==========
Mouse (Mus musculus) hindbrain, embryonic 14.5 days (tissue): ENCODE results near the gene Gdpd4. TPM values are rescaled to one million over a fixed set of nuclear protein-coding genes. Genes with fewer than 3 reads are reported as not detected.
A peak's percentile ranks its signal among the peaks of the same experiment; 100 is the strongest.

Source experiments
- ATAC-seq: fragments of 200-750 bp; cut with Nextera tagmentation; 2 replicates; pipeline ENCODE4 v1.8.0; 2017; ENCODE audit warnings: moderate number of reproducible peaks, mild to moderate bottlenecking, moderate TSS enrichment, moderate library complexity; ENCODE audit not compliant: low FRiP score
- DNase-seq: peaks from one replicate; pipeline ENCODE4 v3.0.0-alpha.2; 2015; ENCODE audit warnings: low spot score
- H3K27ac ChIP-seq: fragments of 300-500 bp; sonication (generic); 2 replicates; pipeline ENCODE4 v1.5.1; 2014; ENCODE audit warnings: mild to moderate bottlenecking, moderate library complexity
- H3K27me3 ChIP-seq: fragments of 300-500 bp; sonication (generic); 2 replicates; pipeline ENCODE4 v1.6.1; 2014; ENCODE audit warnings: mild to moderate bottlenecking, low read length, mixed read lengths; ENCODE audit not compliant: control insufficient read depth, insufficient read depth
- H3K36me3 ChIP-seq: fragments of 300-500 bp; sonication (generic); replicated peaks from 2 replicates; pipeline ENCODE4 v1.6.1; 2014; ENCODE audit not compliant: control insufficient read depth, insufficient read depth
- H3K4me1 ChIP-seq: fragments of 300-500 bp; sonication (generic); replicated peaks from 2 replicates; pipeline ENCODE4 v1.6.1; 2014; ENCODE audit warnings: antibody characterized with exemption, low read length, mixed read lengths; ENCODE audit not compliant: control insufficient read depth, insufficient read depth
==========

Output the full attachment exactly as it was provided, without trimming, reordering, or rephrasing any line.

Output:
Mouse (Mus musculus) hindbrain, embryonic 14.5 days (tissue): ENCODE results near the gene Gdpd4. TPM values are rescaled to one million over a fixed set of nuclear protein-coding genes. Genes with fewer than 3 reads are reported as not detected.
A peak's percentile ranks its signal among the peaks of the same experiment; 100 is the strongest.

Source experiments
- ATAC-seq: fragments of 200-750 bp; cut with Nextera tagmentation; 2 replicates; pipeline ENCODE4 v1.8.0; 2017; ENCODE audit warnings: moderate number of reproducible peaks, mild to moderate bottlenecking, moderate TSS enrichment, moderate library complexity; ENCODE audit not compliant: low FRiP score
- DNase-seq: peaks from one replicate; pipeline ENCODE4 v3.0.0-alpha.2; 2015; ENCODE audit warnings: low spot score
- H3K27ac ChIP-seq: fragments of 300-500 bp; sonication (generic); 2 replicates; pipeline ENCODE4 v1.5.1; 2014; ENCODE audit warnings: mild to moderate bottlenecking, moderate library complexity
- H3K27me3 ChIP-seq: fragments of 300-500 bp; sonication (generic); 2 replicates; pipeline ENCODE4 v1.6.1; 2014; ENCODE audit warnings: mild to moderate bottlenecking, low read length, mixed read lengths; ENCODE audit not compliant: control insufficient read depth, insufficient read depth
- H3K36me3 ChIP-seq: fragments of 300-500 bp; sonication (generic); replicated peaks from 2 replicates; pipeline ENCODE4 v1.6.1; 2014; ENCODE audit not compliant: control insufficient read depth, insufficient read depth
- H3K4me1 ChIP-seq: fragments of 300-500 bp; sonication (generic); replicated peaks from 2 replicates; pipeline ENCODE4 v1.6.1; 2014; ENCODE audit warnings: antibody characterized with exemption, low read length, mixed read lengths; ENCODE audit not compliant: control insufficient read depth, insufficient read depth